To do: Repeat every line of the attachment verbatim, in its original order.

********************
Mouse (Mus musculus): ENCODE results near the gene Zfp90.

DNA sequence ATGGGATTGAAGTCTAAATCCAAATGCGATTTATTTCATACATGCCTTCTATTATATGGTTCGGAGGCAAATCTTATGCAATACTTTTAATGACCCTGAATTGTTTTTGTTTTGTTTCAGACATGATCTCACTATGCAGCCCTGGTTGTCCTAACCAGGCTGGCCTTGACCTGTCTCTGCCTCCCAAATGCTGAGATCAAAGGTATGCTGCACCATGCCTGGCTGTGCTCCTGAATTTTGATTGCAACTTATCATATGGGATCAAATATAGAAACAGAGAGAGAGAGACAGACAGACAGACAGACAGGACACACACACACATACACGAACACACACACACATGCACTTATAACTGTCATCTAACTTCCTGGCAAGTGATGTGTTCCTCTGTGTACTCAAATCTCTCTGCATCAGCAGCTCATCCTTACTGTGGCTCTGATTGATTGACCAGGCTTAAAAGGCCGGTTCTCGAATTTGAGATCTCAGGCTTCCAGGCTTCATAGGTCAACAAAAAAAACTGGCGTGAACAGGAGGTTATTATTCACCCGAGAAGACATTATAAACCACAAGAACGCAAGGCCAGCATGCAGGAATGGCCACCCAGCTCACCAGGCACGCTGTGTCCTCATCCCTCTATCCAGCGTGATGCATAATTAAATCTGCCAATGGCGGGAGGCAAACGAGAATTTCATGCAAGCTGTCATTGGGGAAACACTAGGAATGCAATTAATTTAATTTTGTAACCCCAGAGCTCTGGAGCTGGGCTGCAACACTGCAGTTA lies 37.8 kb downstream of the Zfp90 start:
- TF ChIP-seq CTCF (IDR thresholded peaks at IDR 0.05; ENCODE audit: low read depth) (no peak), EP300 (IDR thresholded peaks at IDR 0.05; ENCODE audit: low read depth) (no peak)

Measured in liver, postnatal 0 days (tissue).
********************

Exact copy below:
Mouse (Mus musculus): ENCODE results near the gene Zfp90.

DNA sequence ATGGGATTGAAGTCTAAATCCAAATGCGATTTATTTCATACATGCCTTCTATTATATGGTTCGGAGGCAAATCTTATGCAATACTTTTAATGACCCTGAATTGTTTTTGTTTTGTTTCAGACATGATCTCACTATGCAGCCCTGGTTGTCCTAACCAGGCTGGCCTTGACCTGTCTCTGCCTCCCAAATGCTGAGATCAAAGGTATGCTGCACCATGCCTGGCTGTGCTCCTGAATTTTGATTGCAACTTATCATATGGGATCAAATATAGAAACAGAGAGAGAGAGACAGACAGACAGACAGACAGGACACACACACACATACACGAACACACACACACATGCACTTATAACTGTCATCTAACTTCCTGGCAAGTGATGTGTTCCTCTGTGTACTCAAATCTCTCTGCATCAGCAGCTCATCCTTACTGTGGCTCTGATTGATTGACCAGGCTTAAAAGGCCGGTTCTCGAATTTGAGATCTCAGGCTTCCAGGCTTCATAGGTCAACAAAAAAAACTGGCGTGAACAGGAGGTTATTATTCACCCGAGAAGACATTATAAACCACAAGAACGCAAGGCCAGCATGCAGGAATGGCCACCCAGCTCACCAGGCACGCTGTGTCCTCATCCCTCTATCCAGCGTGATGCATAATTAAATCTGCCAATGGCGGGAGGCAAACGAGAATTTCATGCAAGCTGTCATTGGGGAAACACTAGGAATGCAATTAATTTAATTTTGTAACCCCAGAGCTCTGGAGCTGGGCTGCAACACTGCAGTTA lies 37.8 kb downstream of the Zfp90 start:
- TF ChIP-seq CTCF (IDR thresholded peaks at IDR 0.05; ENCODE audit: low read depth) (no peak), EP300 (IDR thresholded peaks at IDR 0.05; ENCODE audit: low read depth) (no peak)

Measured in liver, postnatal 0 days (tissue).